Over the holidays I came across a pack of pomegranates while shopping for groceries and immediately felt inspired to work with them in my dye pot. Pomegranates are usually expensive here so I don’t buy them often, but knowing I was using the whole fruit (snacking on the seeds and dyeing with the peels) helped me justify the purchase. And while I hadn’t had any previous experience with pomegranates as a source of dye material, I remembered reading about their ability to impart a rich, buttery yellow onto fibers. I also read that they make a great source of tannins, which is especially useful in regards to cellulose fibers, which seem to benefit from a combination of both mordant and tannin preparations.
I also decided it was time to make a second dye bath with avocado peels. This decision was made more out of need for freezer space than anything else, as the peels take up more room than my other kitchen scraps, but I also thought the two colors – the yellow from pomegranates and the pink from avocado peels – would work well together if I decided to experiment with twist-dyeing both colors onto one skein. Turns out, they do!
One thing I’ve noticed about my experiments with avocado peels versus avocado pits is that the colors obtained from the peels tend to be more intensely pink, whereas the pits tend to dye with more undertones of orange/coral. I think both shades are lovely, but it’s nice to know you can get a little variation by separating the parts of the fruit from one another. I experienced something similar when I worked with marigolds last year after separating the flower petals from the rest of the stem/heads (which I’ll talk about in a later post). I’d be very interested to know if anyone else has experienced this from separating and isolating different parts of a plant for dyeing as well.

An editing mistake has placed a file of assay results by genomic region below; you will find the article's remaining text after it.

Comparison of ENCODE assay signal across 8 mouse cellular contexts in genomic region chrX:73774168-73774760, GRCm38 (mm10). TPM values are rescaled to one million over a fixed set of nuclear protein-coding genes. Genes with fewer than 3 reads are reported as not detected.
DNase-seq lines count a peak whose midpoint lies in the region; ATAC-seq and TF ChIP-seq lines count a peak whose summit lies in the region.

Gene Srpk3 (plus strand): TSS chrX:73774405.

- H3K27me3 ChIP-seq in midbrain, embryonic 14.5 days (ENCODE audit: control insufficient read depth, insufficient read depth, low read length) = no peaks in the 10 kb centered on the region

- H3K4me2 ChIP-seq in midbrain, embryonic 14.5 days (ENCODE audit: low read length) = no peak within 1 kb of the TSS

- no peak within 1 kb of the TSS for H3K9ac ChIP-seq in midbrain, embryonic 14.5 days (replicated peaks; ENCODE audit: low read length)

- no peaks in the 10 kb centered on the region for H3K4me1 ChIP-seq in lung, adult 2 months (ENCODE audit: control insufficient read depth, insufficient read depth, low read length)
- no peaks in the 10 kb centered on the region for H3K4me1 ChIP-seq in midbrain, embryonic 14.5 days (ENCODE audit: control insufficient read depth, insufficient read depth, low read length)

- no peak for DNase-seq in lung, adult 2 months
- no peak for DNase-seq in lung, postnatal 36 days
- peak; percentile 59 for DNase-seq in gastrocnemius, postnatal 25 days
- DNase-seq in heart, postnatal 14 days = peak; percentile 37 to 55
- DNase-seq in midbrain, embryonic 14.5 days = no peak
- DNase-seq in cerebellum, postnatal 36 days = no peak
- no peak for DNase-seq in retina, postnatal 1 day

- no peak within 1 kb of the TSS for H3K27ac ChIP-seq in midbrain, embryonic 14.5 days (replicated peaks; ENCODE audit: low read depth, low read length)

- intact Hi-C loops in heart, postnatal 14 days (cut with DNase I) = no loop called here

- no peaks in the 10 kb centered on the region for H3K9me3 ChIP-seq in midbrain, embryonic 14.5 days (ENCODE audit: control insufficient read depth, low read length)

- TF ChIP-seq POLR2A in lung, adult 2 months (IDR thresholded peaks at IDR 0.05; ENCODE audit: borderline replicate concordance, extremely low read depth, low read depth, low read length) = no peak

After dyeing with silk-blends in the avocado bath, I decided to add four skeins of non-superwash Blue Faced Leciester to exhaust any remaining color. I wasn’t expecting a lot because the silk (about 300g worth of fiber) had already absorbed so much of the color, and I only used 10 avocados-worth of skins for the whole bath, but the color that resulted on the BFL is that quintessential pink color that I associate with avocados and love so much. I’m really happy with how it turned out and can’t wait to cast on with the yarn.
And because I don’t need all four skeins, I’ve decided to keep two for myself and host a little giveaway in my Ravelry group for the other two. I announced the giveaway in my latest video podcast (episode 5), but I thought I’d mention it here, too, in case anyone would like to join in. I’ll be announcing the winner in my next podcast episode on YouTube, which will (hopefully) come out next weekend, so stay tuned for that!